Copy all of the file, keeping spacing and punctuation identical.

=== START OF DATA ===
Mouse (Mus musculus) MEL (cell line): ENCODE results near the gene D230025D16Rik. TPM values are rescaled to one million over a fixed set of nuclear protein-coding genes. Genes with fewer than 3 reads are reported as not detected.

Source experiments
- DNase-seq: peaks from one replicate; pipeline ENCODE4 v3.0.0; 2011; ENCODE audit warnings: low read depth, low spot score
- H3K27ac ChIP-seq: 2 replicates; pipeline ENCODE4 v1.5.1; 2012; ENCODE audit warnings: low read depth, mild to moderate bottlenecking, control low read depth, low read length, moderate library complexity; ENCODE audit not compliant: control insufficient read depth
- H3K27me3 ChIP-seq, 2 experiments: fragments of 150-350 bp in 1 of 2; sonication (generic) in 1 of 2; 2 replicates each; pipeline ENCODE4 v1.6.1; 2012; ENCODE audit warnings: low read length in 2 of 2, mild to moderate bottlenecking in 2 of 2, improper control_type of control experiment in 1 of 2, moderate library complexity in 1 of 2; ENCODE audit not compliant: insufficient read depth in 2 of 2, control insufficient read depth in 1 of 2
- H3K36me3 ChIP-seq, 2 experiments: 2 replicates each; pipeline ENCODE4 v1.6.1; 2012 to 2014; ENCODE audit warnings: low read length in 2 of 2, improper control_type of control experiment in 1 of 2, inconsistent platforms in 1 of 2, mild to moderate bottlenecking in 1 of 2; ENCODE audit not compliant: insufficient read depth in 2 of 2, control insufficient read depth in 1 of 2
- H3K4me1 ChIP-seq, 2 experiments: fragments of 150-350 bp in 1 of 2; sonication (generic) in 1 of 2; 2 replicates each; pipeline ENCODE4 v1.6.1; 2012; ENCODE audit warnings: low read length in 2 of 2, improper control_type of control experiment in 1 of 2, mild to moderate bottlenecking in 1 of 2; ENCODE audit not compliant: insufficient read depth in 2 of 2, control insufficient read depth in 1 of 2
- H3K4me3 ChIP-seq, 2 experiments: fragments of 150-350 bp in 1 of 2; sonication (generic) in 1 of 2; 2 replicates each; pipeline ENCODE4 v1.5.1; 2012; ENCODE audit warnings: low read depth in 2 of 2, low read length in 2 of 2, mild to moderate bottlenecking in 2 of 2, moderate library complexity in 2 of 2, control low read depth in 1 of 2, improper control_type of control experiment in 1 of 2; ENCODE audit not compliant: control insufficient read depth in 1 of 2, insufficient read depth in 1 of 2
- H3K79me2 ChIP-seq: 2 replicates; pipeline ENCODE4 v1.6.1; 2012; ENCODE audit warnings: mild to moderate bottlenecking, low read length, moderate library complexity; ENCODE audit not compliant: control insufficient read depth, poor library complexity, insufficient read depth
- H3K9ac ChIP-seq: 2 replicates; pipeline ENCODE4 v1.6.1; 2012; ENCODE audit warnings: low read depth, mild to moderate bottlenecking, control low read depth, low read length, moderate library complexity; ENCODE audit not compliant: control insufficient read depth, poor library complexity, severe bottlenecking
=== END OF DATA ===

Mouse (Mus musculus) MEL (cell line): ENCODE results near the gene D230025D16Rik. TPM values are rescaled to one million over a fixed set of nuclear protein-coding genes. Genes with fewer than 3 reads are reported as not detected.

Source experiments
- DNase-seq: peaks from one replicate; pipeline ENCODE4 v3.0.0; 2011; ENCODE audit warnings: low read depth, low spot score
- H3K27ac ChIP-seq: 2 replicates; pipeline ENCODE4 v1.5.1; 2012; ENCODE audit warnings: low read depth, mild to moderate bottlenecking, control low read depth, low read length, moderate library complexity; ENCODE audit not compliant: control insufficient read depth
- H3K27me3 ChIP-seq, 2 experiments: fragments of 150-350 bp in 1 of 2; sonication (generic) in 1 of 2; 2 replicates each; pipeline ENCODE4 v1.6.1; 2012; ENCODE audit warnings: low read length in 2 of 2, mild to moderate bottlenecking in 2 of 2, improper control_type of control experiment in 1 of 2, moderate library complexity in 1 of 2; ENCODE audit not compliant: insufficient read depth in 2 of 2, control insufficient read depth in 1 of 2
- H3K36me3 ChIP-seq, 2 experiments: 2 replicates each; pipeline ENCODE4 v1.6.1; 2012 to 2014; ENCODE audit warnings: low read length in 2 of 2, improper control_type of control experiment in 1 of 2, inconsistent platforms in 1 of 2, mild to moderate bottlenecking in 1 of 2; ENCODE audit not compliant: insufficient read depth in 2 of 2, control insufficient read depth in 1 of 2
- H3K4me1 ChIP-seq, 2 experiments: fragments of 150-350 bp in 1 of 2; sonication (generic) in 1 of 2; 2 replicates each; pipeline ENCODE4 v1.6.1; 2012; ENCODE audit warnings: low read length in 2 of 2, improper control_type of control experiment in 1 of 2, mild to moderate bottlenecking in 1 of 2; ENCODE audit not compliant: insufficient read depth in 2 of 2, control insufficient read depth in 1 of 2
- H3K4me3 ChIP-seq, 2 experiments: fragments of 150-350 bp in 1 of 2; sonication (generic) in 1 of 2; 2 replicates each; pipeline ENCODE4 v1.5.1; 2012; ENCODE audit warnings: low read depth in 2 of 2, low read length in 2 of 2, mild to moderate bottlenecking in 2 of 2, moderate library complexity in 2 of 2, control low read depth in 1 of 2, improper control_type of control experiment in 1 of 2; ENCODE audit not compliant: control insufficient read depth in 1 of 2, insufficient read depth in 1 of 2
- H3K79me2 ChIP-seq: 2 replicates; pipeline ENCODE4 v1.6.1; 2012; ENCODE audit warnings: mild to moderate bottlenecking, low read length, moderate library complexity; ENCODE audit not compliant: control insufficient read depth, poor library complexity, insufficient read depth
- H3K9ac ChIP-seq: 2 replicates; pipeline ENCODE4 v1.6.1; 2012; ENCODE audit warnings: low read depth, mild to moderate bottlenecking, control low read depth, low read length, moderate library complexity; ENCODE audit not compliant: control insufficient read depth, poor library complexity, severe bottlenecking